Cyprus capital controls besiege corporate treasurers
The taboo-breaking imposition of capital controls in Cyprus confirms the broad array of new challenges corporate treasurers face. Euromoney discusses euro contingency plans with key bankers amid fears of corporate deposit outflows.
The recent developments in Cyprus have served as an abrupt reminder that the eurozone sovereign debt crisis could cast a shadow over global markets for years to come. The events taking place on the island during the past few weeks have been nothing if not extraordinary. Having initially proposed taxing all deposits to fulfil the conditions of its €10 billion bailout, the Cyprus government has now settled on taxing deposits over €100,000 by converting a percentage – which could be as much as 60% – into bank shares.
While those closely monitoring the eurozone crisis have had Cyprus on the radar for some time, few could have predicted that the conditions of a bailout would include a deposit tax.
Media attention has largely focused on the dramatic decision to tax retail deposits – but the levy on deposits is expected to impact balances held by corporations, as well as those of individual savers.
For corporate treasurers in Cyprus and in Europe, the latest instalment of the eurozone crisis has therefore raised a number of questions and concerns.
Many of the treasurers of multinational companies with operations in Cyprus will have minimized their deposits within the country. The practice of sweeping cash into treasury centres has been used by corporations for years, and many have stepped up this practice during the past 12 months.
In February 2012, Andrew Witty, chief executive of GlaxoSmithKline, publicly stated that the company no longer leaves any cash in most European countries, instead choosing to sweep cash to UK banks on a daily basis.
Many other companies have similar procedures in place – and will therefore have reduced the impact of the deposit tax on their corporate cash.
However, no company operating in Cyprus will have been immune from the events of the past two weeks. With banks closed for a two-week period while the terms of the bailout were being agreed, payments have been disrupted, including payroll, benefits and supplier payments.
As well as the disruption to domestic payments, companies due to make payments into Cyprus have faced the dilemma of whether to send money into the country without knowing what will happen to it.
Hemant Gada, head of channel and enterprise services EMEA at Citi Transaction Services, explains that although the bank does not have a physical presence in Cyprus, it does make payments into the country on behalf of its clients.
He says that during the first 10 days of the crisis, while the Cypriot banks were closed, corporate clients were focused on trying to obtain information and on what was going to happen once the banking system opened again.
“The other impact was that clients still needed to make payments into Cyprus during that period – taxes were due, and salary and benefit payments needed to be made,” says Gada.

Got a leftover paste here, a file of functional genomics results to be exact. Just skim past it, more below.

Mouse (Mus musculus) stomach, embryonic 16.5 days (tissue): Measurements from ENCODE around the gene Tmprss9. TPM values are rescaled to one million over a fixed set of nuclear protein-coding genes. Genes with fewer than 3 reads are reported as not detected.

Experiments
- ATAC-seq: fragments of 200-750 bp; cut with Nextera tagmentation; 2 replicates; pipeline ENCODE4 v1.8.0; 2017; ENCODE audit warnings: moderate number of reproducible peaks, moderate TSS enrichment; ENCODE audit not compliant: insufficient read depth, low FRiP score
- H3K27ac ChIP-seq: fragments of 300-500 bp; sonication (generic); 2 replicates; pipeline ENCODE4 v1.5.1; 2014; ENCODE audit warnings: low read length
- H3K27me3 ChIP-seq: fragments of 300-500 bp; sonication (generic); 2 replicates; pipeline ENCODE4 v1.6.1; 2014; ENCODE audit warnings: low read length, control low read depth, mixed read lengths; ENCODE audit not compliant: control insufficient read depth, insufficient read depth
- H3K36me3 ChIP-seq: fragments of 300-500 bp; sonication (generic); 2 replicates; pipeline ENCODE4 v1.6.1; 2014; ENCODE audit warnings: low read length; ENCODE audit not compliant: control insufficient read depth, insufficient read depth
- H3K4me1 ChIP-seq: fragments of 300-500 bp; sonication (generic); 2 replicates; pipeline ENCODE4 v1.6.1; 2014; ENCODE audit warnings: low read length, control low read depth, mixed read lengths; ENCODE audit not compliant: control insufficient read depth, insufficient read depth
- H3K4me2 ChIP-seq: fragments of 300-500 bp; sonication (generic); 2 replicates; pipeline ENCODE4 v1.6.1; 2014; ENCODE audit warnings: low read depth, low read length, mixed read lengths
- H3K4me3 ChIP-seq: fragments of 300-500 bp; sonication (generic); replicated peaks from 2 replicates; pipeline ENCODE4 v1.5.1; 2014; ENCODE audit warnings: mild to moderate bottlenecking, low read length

“Citi had to work with its clients to hold their payments on client requests or seek confirmation that the payments should be made.”
Likewise, for incoming payments from Cyprus, the bank had to seek additional confirmation that all new regulations were followed by Cypriot banks before crediting customers’ accounts.
Beyond the immediate disruptions experienced within Cyprus, the longer-term effects of the Cyprus situation on corporate cash management behaviour remain to be seen.
While the small size of Cyprus means the impact of the tax is relatively contained, a precedent has been set and companies will be concerned that similar conditions will be imposed in future bailouts within Europe.
Companies continue to hold high levels of cash that have been stockpiled during the past five years, most commonly in bank deposits – but it now appears their cash might be at risk of future levies or haircuts.
Michiel Ranke, head of global product development i-LIM and FX at RBS
Nevertheless, Michiel Ranke, head of global product development i-LIM and FX at RBS, does not believe there will be a flurry of companies moving their cash out of bank deposits after the events in Cyprus. He says this latest development rather confirms the importance of the actions that corporate treasurers have already taken during the past couple of years.
“This is a wake-up call and is prompting companies to think carefully about their counterparty risk – but corporates have moved away from the idea of a global bank and have been avoiding putting all of their eggs in one basket for some time,” he says.
“They have already taken actions such as moving their cash into alternative vehicles or countries in line with their investment policies.”
For the many companies that have developed euro contingency plans during the past 12 months, the Cyprus crisis underlines why such measures continue to be necessary.
Carole Berndt, head of global transaction services, EMEA at Bank of America Merrill Lynch, outlines six steps that the bank recommends for treasurers in the event of a change in circumstances in the eurozone:
Hold and maintain a complete list of your euro bank accounts. Rationalize these where possible;
Know your account balances as well as all payments and receipts due;
Sweep funds often, and concentrate to your financial centre wherever possible;
Develop scenarios including business impact and possible mitigations. For example, the redirection of crucial payments through alternative euro accounts;
Plan for or establish a command centre to enable rapid decision-making as events unfold;
Ensure your banking providers have current contact details for your organization, including outside-of-business-hours information.